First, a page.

The milk is taken to the caseificio, on the lower level of a yellow two-story building. The family lives upstairs.

“The best mozzarella di bufala is all natural,” Schiavone said. His dairy uses organic buffalo feed and there are no chemicals in the factory where the cheese is made.

More than a dozen Italians work in the dairy — the men in the production, the women behind the counter — to produce 650 pounds of cheese a day in the winter, double that in the summer.

During an hourlong tour, Gennaro Tassiero, a tour guide for Information, Tours and Travel, explained the production process.

The milk is pasteurized. Rennet, the membrane lining a calf stomach, is added to curdle the milk.

The craftsmen then cut the large curds into smaller pieces and push them through a strainer. The curds are placed in a large wooden tub with the hot, milky liquid left over from the earlier cutting.

As steam rises around them, two men stir the batch with paddles to make it soft and malleable, dipping out the liquid until all that remains is a large pillow-sized ball of rubberlike strands of cheese.

Using their hands, the men immerse the strands in a tank filled with cold water.

With the aroma of hot milk in the air, the chatty Italians show the tourists how to stretch and break the cheese into baseball-sized balls. (“Mozzarella” comes from the word mozzare, which means to cut).

“My wife kicks me out of the house because of the smell of it,” said Giuseppe Cecano, while his co-workers teased him for spending more time sitting in a chair than making cheese.

The final result is a smooth, shiny spherical ball with a slightly fibrous consistency resulting from its tiny layers. It has an extremely thin rind and when sliced produces a white watery fluid.

At the end of the tour, the visitors sample the fresh cheese, though its richness is best appreciated hours later.

Helen Wilmot pulled her two children, Henry, 8, and Ellie, 5, out of school for the tour. They went just days before they moved to Turkey. Like others leaving the area, she listed mozzarella di bufala as one of the things she would miss most about local food.

“Where else in the world do you get to see mozzarella di bufala made?” she asked. “Not all education is in the classroom.”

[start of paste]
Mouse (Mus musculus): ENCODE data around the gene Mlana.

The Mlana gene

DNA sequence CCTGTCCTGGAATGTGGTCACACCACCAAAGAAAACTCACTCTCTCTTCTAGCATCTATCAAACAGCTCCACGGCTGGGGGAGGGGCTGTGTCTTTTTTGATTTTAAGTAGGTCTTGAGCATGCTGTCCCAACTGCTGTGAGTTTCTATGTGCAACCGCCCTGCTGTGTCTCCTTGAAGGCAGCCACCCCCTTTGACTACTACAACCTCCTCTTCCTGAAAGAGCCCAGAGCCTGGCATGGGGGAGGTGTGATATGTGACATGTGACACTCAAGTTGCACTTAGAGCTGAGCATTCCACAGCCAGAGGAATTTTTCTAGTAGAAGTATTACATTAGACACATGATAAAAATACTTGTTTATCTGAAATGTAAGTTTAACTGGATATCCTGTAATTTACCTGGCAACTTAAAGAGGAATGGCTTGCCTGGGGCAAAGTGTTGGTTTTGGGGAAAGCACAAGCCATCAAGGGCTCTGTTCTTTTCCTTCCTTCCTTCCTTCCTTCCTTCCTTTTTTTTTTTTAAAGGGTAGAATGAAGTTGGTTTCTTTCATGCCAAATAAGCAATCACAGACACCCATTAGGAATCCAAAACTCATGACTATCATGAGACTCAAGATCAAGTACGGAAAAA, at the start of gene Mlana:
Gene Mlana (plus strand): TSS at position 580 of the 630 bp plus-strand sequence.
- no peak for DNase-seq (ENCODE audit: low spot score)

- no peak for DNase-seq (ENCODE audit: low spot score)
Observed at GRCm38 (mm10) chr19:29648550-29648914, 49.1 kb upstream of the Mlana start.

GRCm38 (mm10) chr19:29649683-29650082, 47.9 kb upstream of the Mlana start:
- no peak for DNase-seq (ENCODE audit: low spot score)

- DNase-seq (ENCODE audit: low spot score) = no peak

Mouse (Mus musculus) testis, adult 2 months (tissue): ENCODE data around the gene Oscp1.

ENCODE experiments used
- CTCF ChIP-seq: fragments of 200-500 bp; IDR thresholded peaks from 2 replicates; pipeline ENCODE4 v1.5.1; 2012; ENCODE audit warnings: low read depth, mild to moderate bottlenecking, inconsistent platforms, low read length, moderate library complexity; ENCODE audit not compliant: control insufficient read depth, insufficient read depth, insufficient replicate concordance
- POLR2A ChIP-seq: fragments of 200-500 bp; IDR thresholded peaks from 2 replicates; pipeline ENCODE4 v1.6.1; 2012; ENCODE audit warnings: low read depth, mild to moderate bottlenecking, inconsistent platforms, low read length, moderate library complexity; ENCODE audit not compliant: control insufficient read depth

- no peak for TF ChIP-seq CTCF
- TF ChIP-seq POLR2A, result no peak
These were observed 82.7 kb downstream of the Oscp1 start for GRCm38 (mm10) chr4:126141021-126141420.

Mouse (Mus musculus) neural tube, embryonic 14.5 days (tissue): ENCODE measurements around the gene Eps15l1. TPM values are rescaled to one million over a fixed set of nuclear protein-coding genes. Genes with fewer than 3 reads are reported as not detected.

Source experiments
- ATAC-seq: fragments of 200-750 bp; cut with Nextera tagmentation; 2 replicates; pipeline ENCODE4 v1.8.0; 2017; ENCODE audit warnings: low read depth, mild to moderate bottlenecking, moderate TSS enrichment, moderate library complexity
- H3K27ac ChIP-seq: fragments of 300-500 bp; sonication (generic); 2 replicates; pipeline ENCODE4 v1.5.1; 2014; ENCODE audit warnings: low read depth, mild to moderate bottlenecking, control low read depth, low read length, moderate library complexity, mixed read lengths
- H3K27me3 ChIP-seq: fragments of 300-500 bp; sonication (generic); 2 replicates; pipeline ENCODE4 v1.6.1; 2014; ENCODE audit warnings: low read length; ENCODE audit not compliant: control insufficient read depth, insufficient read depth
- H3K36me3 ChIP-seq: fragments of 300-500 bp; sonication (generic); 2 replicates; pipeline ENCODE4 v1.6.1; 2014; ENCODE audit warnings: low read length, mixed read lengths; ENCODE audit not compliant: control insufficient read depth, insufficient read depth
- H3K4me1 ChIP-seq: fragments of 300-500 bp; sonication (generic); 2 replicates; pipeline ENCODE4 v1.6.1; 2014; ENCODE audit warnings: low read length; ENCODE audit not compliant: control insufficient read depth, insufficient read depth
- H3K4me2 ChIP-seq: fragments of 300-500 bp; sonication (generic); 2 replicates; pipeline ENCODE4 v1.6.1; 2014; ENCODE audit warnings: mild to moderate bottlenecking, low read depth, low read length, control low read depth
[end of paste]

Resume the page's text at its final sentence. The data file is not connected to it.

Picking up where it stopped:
Ironically, Bruno, the owner, doesn’t eat mozzarella.

“I’m allergic to it,” he shrugs.

About the cheese ...

The cheese is sold at the dairy and in stores in either baseball-sized or smaller balls called bocconcini. It is stored in its own milk and sold in a plastic bag.

The real stuff is labeled on packages or menus with either a DOC or DOP sign on packages to attest to its authenticity under European Commission law.

It costs about 8 to 9 euros per kilogram in the Naples area, roughly $5 to $6 per pound. It sells online in the States for more than double that.

Some dairies also offer scamorza, a smoked version of buffalo mozzarella, and ricotta cheese made from buffalo milk.

Mozzarella di bufala should be eaten as soon as possible after it is made, within no more than three days, after which it loses elasticity. Its surface should never be rough or wrinkled. Keep it in its own liquid at room temperature in a non-metal container and do not refrigerate. Ten minutes before eating it, put it in warm water.

Serve it on a piece of fresh bread on its own or in a Caprese salad (with tomatoes, rucola, olive oil and basil; see recipe below). Or cook it with pizza, pasta or vegetables.

For some mozzarella recipes, visit http://www.caseificiolacasertana.com/eng/come_gustarla.htm.

About the tours ...

Naples’ Information, Tours and Travel has monthly tours to factories that make mozzarella di bufala. Cost is $4 for adults and $2 for children. The tours, however, don’t stop at the actual buffalo farms when the ground is too wet.

Migrated

Stripes in 7



around the web


Sign Up for Daily Headlines

Sign-up to receive a daily email of today’s top military news stories from Stars and Stripes and top news outlets from around the world.

Sign up